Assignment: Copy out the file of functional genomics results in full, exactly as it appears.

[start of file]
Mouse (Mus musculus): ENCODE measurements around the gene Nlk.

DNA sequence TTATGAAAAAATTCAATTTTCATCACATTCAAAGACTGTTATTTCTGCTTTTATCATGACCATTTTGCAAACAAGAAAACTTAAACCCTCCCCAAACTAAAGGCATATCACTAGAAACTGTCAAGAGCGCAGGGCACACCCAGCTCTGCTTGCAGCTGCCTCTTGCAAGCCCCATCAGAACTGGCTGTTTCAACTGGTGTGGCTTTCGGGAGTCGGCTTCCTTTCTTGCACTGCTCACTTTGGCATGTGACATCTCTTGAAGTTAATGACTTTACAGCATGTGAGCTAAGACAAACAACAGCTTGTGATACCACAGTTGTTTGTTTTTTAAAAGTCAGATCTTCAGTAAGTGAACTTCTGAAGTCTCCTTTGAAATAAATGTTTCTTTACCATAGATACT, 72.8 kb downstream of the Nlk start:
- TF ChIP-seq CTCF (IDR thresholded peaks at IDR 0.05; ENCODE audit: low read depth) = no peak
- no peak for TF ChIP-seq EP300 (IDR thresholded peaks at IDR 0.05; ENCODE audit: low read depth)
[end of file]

Mouse (Mus musculus): ENCODE measurements around the gene Nlk.

DNA sequence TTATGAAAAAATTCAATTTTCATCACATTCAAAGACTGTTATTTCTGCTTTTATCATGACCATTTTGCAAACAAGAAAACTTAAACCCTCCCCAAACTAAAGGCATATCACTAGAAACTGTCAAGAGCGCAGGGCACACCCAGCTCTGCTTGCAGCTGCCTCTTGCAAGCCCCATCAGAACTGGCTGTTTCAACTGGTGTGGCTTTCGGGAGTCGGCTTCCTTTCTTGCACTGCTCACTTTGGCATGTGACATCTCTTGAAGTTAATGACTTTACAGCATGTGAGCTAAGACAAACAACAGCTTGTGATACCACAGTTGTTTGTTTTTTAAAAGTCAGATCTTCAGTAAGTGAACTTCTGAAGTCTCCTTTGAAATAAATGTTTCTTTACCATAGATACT, 72.8 kb downstream of the Nlk start:
- TF ChIP-seq CTCF (IDR thresholded peaks at IDR 0.05; ENCODE audit: low read depth) = no peak
- no peak for TF ChIP-seq EP300 (IDR thresholded peaks at IDR 0.05; ENCODE audit: low read depth)